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Photo by Carlotta Mohamed/QNS
NYC Schools Chancellor Richard Carranza (c.) speaks at the Community Education Council District 27 town hall meeting in Far Rockaway.

New York City Schools Chancellor Richard Carranza answered parents’ questions Monday night at his first Community Education Council District 27 town hall meeting in Far Rockaway. 

Parents and students filled the auditorium at Goldie Maple Academy, located at 3-65 Beach 56th St., where they listened to the Carranza discuss issues regarding the gifted and talented program, increased student performance on standardized state tests, and developments of new schools on the peninsula. 

(Photo by Carlotta Mohamed)

When asked about Mayor Bill de Blasio’s promise to establish a gifted and talented program in Far Rockaway — and with no word from the Department of Education on when that will occur — Carranza noted that the program is simply a “myth segregating students.”

“The gifted and talented [program] is faster and more. In other words, there’s not a gifted curriculum that’s based on the brain science of gifted individuals … instead of giving them five problems, you give them 15 problems,” Carranza said. “People get really upset when I tell them the truth, but I’ve got 1.1 million kids and those are my constituents.”

“I want to be about research-based proven strategies to give truly intellectually gifted children what they need to succeed, not about the myth that some kids are gifted and other kids aren’t gifted,” he added.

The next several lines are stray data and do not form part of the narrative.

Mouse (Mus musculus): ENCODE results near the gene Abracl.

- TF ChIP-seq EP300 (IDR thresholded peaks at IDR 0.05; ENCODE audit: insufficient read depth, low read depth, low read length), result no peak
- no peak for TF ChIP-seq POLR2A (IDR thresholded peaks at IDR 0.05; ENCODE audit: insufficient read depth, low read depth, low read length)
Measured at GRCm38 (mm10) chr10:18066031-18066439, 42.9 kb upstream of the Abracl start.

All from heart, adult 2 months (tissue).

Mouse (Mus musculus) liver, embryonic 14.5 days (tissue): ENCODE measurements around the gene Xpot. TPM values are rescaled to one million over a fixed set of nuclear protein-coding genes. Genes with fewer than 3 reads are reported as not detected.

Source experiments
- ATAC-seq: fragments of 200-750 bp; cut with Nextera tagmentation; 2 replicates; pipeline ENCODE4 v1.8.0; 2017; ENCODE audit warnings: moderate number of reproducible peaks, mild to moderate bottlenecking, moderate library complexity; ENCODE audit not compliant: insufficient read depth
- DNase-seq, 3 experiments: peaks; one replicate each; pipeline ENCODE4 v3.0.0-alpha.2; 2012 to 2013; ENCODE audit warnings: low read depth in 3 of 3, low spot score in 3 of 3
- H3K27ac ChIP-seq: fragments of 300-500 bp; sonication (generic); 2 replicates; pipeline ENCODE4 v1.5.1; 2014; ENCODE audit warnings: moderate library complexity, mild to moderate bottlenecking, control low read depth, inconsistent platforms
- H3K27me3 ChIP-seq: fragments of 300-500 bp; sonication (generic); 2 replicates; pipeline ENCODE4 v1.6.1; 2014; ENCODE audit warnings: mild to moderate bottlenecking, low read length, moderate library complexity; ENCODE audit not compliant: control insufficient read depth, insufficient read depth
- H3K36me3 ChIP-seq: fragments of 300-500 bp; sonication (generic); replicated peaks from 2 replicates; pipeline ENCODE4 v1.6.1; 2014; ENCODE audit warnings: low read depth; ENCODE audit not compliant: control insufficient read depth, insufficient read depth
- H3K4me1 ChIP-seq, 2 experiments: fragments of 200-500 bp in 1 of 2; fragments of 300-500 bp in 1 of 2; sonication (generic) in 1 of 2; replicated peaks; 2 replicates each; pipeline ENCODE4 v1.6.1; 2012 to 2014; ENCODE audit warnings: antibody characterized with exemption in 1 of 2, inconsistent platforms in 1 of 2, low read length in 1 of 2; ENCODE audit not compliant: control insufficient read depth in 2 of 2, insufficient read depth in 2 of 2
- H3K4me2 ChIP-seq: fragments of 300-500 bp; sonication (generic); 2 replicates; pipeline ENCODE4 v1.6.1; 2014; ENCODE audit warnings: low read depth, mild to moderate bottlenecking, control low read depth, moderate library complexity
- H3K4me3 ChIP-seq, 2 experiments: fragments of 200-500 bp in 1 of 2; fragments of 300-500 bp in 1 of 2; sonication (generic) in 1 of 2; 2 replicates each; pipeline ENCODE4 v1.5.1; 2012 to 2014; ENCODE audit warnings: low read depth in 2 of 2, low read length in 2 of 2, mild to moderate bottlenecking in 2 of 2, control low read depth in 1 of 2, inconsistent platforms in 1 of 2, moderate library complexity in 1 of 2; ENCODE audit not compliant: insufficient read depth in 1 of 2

In regards to implementing a plan of action to help students in the eastern section of District 27 to increase performance on state exams, Carranza suggested developing curriculums aligned with state standards. 

“The state of New York decides what the standards are,” Carranza said. “What we get to do as a system is decide what is the curriculum that we get to use to teach those standards — what are they going to read, what’re they going to use, what authors, what strategies — and we have some principals that are masterful in leading their school communities in developing curriculums.” 

Furthermore, Carranza noted, they’re assessing students and making sure the curriculum is tight. 

“We know where students are supposed to be, and if they’re not where they’re supposed to be, we give the educators the tools they need to help them and to bridge that opportunity gap,” Carranza said. 

As the conversation shifted to large housing and retail development in the Rockaways and what initiative Carranza is presenting to coordinate schools’ needs with the Department of City Planning, he said they’re working on a coordinated approach on the developments, number of students and school seats. 

“When you look at overcrowding that is happening in Queens and portions of the Rockaways, it is the most overcrowded in New York City. In the $16 billion five-year capital plan that we just had approved this past school year, there is funding for 54,000 new seats in new schools and almost half of them are in Rockaway, Queens,” Carranza said. 

Throughout the town hall, Carranza also touched on issues such as providing air conditioning in classrooms, social emotional learning support for students, swim safety, and violence prevention and gang control. 

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